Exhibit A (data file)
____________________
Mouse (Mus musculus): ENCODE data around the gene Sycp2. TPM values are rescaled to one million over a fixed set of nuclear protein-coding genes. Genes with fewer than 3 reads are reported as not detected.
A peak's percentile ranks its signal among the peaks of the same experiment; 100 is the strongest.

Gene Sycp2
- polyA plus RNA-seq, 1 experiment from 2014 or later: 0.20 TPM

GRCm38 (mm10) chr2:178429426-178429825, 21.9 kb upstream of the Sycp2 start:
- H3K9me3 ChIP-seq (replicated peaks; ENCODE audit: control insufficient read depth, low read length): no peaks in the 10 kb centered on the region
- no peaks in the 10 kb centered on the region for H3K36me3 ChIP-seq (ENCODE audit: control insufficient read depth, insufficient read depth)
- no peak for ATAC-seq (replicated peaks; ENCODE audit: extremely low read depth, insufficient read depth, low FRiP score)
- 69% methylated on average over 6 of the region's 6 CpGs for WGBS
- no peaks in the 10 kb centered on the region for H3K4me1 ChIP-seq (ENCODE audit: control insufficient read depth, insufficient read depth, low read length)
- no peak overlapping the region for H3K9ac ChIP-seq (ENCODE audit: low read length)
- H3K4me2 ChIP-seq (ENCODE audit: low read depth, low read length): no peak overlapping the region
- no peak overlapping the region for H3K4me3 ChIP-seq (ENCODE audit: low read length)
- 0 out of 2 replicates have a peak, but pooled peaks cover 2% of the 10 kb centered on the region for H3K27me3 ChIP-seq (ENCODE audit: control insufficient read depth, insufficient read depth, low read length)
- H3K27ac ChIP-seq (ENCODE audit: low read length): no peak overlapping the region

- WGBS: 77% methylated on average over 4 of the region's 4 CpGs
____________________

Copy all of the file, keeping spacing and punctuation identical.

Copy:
Mouse (Mus musculus): ENCODE data around the gene Sycp2. TPM values are rescaled to one million over a fixed set of nuclear protein-coding genes. Genes with fewer than 3 reads are reported as not detected.
A peak's percentile ranks its signal among the peaks of the same experiment; 100 is the strongest.

Gene Sycp2
- polyA plus RNA-seq, 1 experiment from 2014 or later: 0.20 TPM

GRCm38 (mm10) chr2:178429426-178429825, 21.9 kb upstream of the Sycp2 start:
- H3K9me3 ChIP-seq (replicated peaks; ENCODE audit: control insufficient read depth, low read length): no peaks in the 10 kb centered on the region
- no peaks in the 10 kb centered on the region for H3K36me3 ChIP-seq (ENCODE audit: control insufficient read depth, insufficient read depth)
- no peak for ATAC-seq (replicated peaks; ENCODE audit: extremely low read depth, insufficient read depth, low FRiP score)
- 69% methylated on average over 6 of the region's 6 CpGs for WGBS
- no peaks in the 10 kb centered on the region for H3K4me1 ChIP-seq (ENCODE audit: control insufficient read depth, insufficient read depth, low read length)
- no peak overlapping the region for H3K9ac ChIP-seq (ENCODE audit: low read length)
- H3K4me2 ChIP-seq (ENCODE audit: low read depth, low read length): no peak overlapping the region
- no peak overlapping the region for H3K4me3 ChIP-seq (ENCODE audit: low read length)
- 0 out of 2 replicates have a peak, but pooled peaks cover 2% of the 10 kb centered on the region for H3K27me3 ChIP-seq (ENCODE audit: control insufficient read depth, insufficient read depth, low read length)
- H3K27ac ChIP-seq (ENCODE audit: low read length): no peak overlapping the region

- WGBS: 77% methylated on average over 4 of the region's 4 CpGs